56IN - Immunotherapy for head and neck cancer

Date 27 September 2014
Event ESMO 2014
Session Personalised medicine in head and neck cancer
Topics Immunotherapy
Head and Neck Cancers
Presenter Erik Hooijberg
Citation Annals of Oncology (2014) 25 (suppl_4): iv21-iv21. 10.1093/annonc/mdu302
Authors E. Hooijberg1, A.W. Turksma1, K.B. Scholten1, C..R. Leemans2, E. Bloemena3, C.J. Meijer3
  • 1Pathology, VU University Medical Center/Cancer Center Amsterdam, NL-1081HV - Amsterdam/NL
  • 2Otolaryngology / Head And Neck Surgery, Vrije University Medical Centre (VUMC), Amsterdam/NL
  • 3Pathology, VU University Medical Center, NL-1081HV - Amsterdam/NL




Head and neck squamous cell carcinoma is the sixth most common cancer in the western world. Little improvement in treatment has been made over the last few decades to increase the relatively low 5-year survival rate. This calls for new treatment modalities. First, we charted the baseline levels of T cell subpopulation frequencies in these patients prior to treatment. Compared to healthy donors, a significant shift from naive to effector memory T cells was observed. A similar shift was noted in patients with oropharynx or larynx squamous cell carcinomas. The percentage of effector (memory) T cells was higher in the group of patients with HPV-positive carcinomas, suggestive of virus-induced T-cell activation. Second, HPV derived oncoproteins E6 and E7 are constitutively expressed in tumor cells and therefore are potential targets for T cell mediated adoptive immunotherapy. However, low precursor frequencies of HPV16 specific T cells in patients and healthy donors hampers routine isolation of these cells for adoptive transfer purposes. Administration of T cell receptor transgenic T cells may form an alternative. We have isolated HPV specific TCRs and show reactivity against appropriate target cells of TCR transgenic cytotoxic and helper T cells. Third, active immunotherapy consisting of vaccination with mature dendritic cells expressing relevant tumor antigens may be explored. We have shown that survivin specific T cells can be detected ex vivo in patient derived material. Furthermore, survivin specific T cells can be induced in vitro using autologous dendritic cells with enforced expression of survivin and cytokines. However, due to fratricide killing we were unable to maintain enriched or cloned survivin specific T cells for prolonged periods of time in culture. We therefore conclude that survivin, might not be the ideal target. We will discuss options of both passive and active immunotherapy for the treatment of head and neck cancer patients and hurdles yet to overcome.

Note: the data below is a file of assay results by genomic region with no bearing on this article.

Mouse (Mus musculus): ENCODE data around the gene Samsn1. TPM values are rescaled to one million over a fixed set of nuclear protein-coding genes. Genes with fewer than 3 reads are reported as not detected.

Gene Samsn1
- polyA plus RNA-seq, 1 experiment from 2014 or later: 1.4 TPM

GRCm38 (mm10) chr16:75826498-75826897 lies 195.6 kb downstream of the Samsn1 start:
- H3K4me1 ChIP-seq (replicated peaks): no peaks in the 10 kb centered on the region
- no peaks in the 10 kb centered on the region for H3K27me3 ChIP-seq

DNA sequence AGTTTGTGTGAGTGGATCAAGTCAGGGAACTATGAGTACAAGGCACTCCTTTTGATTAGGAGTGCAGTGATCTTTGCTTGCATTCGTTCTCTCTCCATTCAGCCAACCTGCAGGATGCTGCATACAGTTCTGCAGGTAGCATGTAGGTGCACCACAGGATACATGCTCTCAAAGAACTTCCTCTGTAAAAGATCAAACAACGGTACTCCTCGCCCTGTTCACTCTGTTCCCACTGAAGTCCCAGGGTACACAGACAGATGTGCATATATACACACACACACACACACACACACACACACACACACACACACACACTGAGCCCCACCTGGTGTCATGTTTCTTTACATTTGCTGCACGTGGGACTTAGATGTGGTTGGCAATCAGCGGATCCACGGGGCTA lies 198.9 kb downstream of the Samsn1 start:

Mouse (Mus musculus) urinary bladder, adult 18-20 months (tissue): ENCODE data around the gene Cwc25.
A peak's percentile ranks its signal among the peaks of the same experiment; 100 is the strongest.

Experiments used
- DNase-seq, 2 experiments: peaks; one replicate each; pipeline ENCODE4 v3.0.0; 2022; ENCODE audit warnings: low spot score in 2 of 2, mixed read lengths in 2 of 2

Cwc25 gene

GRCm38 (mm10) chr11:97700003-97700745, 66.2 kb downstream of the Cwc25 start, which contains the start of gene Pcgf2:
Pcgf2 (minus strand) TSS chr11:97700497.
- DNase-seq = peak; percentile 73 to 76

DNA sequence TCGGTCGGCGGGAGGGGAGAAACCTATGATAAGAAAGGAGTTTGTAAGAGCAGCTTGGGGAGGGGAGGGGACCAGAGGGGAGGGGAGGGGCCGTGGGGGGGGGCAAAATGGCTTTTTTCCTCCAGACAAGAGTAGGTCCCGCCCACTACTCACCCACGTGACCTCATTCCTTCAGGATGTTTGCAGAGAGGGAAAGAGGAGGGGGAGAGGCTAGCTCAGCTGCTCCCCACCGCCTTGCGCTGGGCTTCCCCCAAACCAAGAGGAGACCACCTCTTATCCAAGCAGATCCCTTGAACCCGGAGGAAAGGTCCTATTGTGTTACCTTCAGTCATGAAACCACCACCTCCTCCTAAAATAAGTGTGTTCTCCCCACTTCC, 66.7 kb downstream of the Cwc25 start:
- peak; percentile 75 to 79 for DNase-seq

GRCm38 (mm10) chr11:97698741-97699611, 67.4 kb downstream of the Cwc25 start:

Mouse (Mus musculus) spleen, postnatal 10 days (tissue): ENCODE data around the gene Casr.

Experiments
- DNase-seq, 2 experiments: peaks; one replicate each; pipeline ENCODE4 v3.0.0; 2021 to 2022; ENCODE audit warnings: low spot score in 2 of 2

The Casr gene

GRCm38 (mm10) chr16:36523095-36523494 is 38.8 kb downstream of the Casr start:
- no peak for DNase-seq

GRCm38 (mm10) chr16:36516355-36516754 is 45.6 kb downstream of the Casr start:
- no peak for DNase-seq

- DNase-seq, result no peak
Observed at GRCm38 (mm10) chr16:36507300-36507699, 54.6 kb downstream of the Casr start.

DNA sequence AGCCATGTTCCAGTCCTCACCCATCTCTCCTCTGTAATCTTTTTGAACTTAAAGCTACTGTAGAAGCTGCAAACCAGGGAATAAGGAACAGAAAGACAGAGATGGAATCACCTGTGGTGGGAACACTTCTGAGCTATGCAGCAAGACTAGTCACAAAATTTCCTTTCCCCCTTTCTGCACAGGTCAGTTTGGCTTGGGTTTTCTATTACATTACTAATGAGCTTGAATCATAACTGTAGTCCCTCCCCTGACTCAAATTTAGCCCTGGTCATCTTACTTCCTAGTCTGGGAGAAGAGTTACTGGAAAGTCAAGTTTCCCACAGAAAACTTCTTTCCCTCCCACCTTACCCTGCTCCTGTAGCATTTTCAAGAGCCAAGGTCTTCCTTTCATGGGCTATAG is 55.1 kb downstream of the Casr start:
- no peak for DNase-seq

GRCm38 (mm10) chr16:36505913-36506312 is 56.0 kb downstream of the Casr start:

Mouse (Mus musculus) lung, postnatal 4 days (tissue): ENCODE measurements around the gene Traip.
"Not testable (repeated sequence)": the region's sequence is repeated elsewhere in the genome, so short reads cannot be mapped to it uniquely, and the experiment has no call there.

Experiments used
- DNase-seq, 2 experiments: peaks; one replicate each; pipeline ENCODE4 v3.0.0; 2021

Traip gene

All authors have declared no conflicts of interest.